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Roots

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We say that such and such an exponent means that the base to which it is affixed is multiplied by itself the number of times specified by the exponent. We can use such an expression to determine the root of another number. Suppose 2^8 = 256. We would say that 2 is the 8th root of 256, that 4 is its 7th root, and so on. Keep in mind that 256 has two different 8th roots, because -2^8 and 2^8 both equal 256. All positive numbers have two square roots: its positive square root, and the negative counterpart of that positive square root. Indeed, positive numbers have square roots, 4th roots, 6th roots, 8th roots, and so on. These even roots of positive numbers are known as "principal" roots.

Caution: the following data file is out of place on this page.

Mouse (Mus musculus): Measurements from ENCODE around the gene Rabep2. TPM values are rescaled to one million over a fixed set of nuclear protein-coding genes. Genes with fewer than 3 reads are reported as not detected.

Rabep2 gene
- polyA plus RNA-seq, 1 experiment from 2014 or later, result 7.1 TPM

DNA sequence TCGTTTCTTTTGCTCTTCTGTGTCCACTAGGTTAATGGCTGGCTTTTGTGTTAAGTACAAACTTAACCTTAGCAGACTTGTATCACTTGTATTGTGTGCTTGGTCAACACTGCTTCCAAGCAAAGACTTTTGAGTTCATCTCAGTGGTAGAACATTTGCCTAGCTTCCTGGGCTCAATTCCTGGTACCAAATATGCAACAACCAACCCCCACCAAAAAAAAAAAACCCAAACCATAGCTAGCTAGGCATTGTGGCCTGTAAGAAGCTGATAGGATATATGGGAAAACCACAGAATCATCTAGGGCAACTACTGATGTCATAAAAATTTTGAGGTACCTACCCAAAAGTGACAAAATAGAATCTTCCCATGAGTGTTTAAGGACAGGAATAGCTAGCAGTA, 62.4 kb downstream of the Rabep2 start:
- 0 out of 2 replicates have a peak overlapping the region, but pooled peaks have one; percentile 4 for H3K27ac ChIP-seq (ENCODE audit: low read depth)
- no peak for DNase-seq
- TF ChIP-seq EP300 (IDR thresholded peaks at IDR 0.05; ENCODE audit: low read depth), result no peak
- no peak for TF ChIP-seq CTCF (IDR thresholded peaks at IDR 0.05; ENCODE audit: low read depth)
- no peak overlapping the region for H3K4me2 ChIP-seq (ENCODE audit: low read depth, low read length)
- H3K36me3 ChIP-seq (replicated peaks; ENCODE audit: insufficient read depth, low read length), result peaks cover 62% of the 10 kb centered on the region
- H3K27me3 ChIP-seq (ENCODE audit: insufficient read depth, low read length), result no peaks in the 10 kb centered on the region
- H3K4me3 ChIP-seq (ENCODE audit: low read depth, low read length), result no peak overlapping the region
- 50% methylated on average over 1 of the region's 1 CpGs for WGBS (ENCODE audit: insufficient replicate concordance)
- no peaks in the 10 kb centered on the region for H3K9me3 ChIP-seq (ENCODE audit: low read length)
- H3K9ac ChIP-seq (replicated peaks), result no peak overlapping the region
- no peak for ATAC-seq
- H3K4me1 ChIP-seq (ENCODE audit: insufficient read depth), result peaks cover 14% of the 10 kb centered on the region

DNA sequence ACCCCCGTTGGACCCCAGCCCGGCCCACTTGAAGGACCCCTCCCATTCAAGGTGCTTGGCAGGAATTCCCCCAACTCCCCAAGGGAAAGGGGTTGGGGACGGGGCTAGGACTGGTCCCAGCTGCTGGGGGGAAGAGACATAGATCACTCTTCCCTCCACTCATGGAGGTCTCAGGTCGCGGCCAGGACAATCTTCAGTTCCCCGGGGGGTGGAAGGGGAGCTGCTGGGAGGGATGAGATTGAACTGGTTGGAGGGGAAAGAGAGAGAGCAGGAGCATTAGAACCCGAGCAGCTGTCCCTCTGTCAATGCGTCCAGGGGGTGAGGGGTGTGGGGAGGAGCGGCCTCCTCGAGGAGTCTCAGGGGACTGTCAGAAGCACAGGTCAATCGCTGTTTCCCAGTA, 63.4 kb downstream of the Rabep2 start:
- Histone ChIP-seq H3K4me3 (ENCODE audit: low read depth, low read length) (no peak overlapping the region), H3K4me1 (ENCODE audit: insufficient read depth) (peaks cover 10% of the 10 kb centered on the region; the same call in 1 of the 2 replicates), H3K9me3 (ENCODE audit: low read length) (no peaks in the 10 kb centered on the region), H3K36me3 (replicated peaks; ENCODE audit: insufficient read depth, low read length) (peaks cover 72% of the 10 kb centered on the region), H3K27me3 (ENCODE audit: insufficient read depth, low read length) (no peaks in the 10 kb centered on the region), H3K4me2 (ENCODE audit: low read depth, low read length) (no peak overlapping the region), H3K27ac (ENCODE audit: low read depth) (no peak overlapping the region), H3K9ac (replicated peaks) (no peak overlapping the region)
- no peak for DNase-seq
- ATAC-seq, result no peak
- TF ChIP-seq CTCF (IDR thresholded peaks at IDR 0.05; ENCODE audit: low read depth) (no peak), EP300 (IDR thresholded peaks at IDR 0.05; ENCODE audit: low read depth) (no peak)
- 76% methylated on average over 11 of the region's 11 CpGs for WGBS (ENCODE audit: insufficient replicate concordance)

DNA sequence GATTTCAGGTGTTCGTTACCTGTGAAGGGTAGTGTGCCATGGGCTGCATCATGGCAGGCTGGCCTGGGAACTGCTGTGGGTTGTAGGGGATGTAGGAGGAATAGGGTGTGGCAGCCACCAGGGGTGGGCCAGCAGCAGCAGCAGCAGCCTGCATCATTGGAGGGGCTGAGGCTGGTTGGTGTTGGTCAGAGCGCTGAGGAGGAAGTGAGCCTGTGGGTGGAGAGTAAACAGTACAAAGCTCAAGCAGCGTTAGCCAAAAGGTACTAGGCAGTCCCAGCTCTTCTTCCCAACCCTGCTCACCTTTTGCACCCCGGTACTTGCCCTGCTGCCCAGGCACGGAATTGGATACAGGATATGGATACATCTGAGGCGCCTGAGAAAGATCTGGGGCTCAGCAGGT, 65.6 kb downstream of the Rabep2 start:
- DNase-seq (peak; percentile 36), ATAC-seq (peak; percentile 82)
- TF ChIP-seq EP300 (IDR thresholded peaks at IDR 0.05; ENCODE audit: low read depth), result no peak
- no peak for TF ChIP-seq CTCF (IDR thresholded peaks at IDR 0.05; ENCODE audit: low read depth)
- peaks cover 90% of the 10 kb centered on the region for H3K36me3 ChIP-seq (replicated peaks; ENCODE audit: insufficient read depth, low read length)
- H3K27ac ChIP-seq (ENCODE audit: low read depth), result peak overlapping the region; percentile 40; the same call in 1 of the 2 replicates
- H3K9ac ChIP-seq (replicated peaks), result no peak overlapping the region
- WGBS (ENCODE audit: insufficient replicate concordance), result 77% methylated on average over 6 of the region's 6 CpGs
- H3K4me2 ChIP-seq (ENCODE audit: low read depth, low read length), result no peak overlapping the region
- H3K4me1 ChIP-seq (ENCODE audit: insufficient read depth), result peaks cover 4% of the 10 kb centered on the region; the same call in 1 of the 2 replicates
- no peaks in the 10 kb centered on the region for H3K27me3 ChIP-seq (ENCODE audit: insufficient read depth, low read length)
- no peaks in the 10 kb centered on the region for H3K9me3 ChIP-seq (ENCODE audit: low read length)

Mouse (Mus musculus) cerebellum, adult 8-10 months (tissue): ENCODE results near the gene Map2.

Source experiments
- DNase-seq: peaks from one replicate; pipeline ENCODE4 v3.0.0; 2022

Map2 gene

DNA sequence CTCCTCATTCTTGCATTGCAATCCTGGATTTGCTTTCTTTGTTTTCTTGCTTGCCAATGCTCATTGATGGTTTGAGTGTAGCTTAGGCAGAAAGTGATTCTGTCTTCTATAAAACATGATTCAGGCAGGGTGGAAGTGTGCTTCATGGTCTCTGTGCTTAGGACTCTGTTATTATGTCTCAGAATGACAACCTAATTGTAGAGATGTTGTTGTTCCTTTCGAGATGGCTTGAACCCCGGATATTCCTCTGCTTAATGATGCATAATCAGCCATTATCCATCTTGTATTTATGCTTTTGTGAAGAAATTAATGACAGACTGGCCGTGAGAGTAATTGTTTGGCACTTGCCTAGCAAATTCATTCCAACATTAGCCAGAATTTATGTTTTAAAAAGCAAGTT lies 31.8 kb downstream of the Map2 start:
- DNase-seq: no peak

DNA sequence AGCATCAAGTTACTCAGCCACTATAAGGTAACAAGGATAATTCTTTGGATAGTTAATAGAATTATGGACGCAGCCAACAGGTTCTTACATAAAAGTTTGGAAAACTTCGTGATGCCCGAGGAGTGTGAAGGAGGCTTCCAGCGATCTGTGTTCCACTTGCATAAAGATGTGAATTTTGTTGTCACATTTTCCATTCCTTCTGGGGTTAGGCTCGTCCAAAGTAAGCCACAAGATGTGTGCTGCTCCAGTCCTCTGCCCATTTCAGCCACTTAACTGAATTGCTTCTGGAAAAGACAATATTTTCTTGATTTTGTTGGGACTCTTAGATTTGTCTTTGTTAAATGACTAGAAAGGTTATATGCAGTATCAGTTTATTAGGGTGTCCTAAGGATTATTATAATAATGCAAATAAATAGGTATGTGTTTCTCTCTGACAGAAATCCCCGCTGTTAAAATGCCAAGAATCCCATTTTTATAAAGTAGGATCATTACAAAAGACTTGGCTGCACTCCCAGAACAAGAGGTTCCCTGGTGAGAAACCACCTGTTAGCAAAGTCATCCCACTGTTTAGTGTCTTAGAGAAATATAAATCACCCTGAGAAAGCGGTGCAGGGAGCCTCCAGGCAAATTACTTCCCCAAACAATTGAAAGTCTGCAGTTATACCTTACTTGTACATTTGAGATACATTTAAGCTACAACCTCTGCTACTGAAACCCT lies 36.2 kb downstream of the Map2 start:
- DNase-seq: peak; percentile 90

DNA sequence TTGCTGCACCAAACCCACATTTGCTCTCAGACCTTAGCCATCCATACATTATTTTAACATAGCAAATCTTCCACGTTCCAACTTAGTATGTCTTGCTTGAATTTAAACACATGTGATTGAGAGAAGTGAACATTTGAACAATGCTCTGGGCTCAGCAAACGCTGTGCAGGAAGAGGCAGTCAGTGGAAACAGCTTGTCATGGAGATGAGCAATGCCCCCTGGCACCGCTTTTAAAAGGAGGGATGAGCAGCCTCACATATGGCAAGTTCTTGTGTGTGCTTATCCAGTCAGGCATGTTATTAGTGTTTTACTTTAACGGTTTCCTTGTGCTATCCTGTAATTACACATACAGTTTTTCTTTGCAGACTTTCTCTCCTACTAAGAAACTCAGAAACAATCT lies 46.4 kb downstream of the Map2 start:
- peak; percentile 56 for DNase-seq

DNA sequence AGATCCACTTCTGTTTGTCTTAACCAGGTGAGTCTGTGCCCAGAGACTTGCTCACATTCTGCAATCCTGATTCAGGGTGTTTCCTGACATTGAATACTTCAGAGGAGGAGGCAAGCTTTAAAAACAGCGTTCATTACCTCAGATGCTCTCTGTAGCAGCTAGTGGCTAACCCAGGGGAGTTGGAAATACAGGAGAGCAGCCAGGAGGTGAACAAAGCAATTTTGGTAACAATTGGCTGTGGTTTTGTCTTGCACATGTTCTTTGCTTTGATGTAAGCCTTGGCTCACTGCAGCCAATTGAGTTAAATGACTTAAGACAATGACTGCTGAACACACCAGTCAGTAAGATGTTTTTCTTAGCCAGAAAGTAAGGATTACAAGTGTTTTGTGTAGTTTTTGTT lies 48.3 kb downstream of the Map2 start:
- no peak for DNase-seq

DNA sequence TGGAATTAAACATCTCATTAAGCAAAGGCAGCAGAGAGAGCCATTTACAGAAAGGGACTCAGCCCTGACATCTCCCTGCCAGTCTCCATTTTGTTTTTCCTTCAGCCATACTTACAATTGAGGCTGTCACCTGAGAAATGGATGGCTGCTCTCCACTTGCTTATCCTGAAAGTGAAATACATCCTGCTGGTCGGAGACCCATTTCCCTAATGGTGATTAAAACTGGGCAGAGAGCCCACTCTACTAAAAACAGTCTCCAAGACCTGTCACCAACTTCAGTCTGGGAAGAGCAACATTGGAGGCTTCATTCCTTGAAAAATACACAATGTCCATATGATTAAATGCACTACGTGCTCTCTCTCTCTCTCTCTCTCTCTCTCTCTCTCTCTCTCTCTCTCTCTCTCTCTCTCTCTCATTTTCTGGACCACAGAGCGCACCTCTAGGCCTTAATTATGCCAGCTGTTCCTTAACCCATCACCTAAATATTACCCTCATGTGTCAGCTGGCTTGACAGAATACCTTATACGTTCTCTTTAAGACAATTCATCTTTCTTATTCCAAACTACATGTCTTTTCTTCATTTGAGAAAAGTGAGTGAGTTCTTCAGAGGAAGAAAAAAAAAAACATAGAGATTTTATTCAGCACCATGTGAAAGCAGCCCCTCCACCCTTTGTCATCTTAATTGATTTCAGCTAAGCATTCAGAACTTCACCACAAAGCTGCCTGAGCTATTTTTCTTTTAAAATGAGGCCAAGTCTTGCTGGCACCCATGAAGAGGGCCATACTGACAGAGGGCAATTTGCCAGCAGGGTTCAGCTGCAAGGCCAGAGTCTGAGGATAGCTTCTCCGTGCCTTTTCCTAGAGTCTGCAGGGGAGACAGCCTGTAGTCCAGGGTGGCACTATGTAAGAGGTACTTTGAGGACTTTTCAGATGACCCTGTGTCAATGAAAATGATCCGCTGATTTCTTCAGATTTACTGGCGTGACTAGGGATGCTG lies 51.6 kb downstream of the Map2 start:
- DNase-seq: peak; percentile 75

This is not true, however, of negative numbers. Negative numbers have no square roots. The reason for this is obvious: There is no number which, if multiplied by itself, yields a negative number. This is true of both negative and positive numbers multiplied by themselves. Negative numbers do, however, have real 3rd roots, real 5th roots, real 7th roots, real 9th roots, and so on. Rather than having two of such roots as is the case with the even roots of positive numbers, however, negative numbers, though they have odd roots, only ever have one root. Each root, moreover, is a negative number.

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